Smoking has probably killed more people than Covid in the same time period, said Prof Chris Whitty while speaking on Public Health at Gresham College London, adding “this has put severe strain on hospital services.”
In a lecture on the future of health trends, the chief medical officer also alleged that a small number of companies were “killing people for their own profit”.
Prof Whitty said there had been almost no progress in fighting lung cancer so far. Smoking-related diseases killed around 90,000 people each year and even more than the pandemic, most of these deaths were avoidable, he said.
“Lung cancer is now the UK’s number one killer in cancer. Almost one in five people will die from this. Majority of the people who die of this cancer lose their lives because a small number of companies make profits from the ones who have become addicted in young age. This then keep them addicted to something which they know will kill them,” said Whitty.
The latest figures suggest that 14.1 per cent of the country’s adults smoke cigarettes, which is around 6.9 million people.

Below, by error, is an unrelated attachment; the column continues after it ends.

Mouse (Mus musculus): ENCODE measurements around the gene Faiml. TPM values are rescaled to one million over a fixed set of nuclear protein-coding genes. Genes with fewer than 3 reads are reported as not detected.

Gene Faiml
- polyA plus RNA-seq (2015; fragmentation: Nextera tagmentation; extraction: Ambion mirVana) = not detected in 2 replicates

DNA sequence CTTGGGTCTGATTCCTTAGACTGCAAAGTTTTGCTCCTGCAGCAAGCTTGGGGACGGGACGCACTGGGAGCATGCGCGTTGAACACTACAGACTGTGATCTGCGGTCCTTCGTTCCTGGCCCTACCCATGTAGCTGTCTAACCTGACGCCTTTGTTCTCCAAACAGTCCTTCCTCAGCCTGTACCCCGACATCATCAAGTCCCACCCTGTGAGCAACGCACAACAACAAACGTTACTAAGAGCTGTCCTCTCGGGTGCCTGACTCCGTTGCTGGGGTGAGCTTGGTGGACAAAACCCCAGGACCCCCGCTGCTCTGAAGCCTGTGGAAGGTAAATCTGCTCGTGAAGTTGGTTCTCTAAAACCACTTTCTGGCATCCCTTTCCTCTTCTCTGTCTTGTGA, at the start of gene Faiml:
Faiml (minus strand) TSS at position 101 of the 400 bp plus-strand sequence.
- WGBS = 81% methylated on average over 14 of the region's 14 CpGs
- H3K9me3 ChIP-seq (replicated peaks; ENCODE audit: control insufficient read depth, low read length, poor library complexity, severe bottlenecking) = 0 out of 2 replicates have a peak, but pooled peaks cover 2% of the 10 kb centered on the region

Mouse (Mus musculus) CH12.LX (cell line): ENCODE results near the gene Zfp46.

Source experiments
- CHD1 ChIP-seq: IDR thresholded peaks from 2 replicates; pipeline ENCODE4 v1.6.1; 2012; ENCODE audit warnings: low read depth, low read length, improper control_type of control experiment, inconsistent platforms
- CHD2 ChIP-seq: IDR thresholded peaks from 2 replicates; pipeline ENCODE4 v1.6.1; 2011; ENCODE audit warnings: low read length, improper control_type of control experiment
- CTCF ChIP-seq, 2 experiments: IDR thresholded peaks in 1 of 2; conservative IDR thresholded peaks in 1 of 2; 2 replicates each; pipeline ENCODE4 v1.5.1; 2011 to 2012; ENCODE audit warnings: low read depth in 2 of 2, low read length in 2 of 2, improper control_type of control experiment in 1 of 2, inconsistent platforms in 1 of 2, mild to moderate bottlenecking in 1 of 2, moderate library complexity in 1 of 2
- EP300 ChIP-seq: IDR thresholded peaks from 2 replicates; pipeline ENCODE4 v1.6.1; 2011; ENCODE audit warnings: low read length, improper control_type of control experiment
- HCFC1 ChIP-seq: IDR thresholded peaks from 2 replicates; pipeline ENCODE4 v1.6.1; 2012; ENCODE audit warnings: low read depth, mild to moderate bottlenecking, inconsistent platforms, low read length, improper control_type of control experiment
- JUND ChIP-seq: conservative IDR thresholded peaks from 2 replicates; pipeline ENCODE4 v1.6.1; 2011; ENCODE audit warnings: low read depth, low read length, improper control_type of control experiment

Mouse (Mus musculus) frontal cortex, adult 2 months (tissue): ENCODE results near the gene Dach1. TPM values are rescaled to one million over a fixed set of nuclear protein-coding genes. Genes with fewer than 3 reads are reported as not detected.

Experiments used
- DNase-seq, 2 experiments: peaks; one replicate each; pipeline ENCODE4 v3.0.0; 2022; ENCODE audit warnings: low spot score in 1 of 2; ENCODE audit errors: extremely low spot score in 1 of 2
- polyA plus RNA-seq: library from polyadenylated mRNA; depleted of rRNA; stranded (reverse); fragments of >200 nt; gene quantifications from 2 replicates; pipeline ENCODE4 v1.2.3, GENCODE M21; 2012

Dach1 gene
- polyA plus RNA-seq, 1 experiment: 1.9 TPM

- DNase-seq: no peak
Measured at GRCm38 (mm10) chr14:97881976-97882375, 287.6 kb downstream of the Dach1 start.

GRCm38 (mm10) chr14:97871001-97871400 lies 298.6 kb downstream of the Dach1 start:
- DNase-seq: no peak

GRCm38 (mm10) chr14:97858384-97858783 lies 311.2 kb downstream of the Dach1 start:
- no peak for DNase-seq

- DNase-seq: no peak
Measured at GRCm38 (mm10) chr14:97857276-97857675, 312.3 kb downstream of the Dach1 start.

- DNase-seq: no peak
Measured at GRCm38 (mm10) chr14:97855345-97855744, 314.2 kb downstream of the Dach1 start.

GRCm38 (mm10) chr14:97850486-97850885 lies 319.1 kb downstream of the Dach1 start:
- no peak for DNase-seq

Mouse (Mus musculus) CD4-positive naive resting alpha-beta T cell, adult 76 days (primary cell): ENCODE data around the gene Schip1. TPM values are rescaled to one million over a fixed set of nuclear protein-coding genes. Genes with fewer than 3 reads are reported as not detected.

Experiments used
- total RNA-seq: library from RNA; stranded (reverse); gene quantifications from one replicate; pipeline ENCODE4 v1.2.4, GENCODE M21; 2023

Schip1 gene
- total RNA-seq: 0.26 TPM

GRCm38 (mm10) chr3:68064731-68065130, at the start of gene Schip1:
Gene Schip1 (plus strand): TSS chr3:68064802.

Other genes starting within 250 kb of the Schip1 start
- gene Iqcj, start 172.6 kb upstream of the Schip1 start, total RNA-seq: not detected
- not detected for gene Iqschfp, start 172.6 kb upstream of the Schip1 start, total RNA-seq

Prof Whitty’s comments came as the Royal College of Physicians (RCP) called for smokers to be given treatment to quit their habit unless they actively opt out.
In July 2019, the Government had announced its ambition for a “Smokefree 2030”, where the overall percentage of the population that smokes is five per cent or less. However, the RCP said this target may not be hit until after 2050, hence it suggested an opt-out system that could double the uptake of ‘quit smoking’ services.
Prof John Britton, a member of the RCP tobacco advisory group, said: “Smoking is entirely preventable, but ending smoking requires us to go even further with the more familiar prevention measures. Doing this will prevent countless deaths, dramatically reduce the burden placed by tobacco use on health services and wider society.”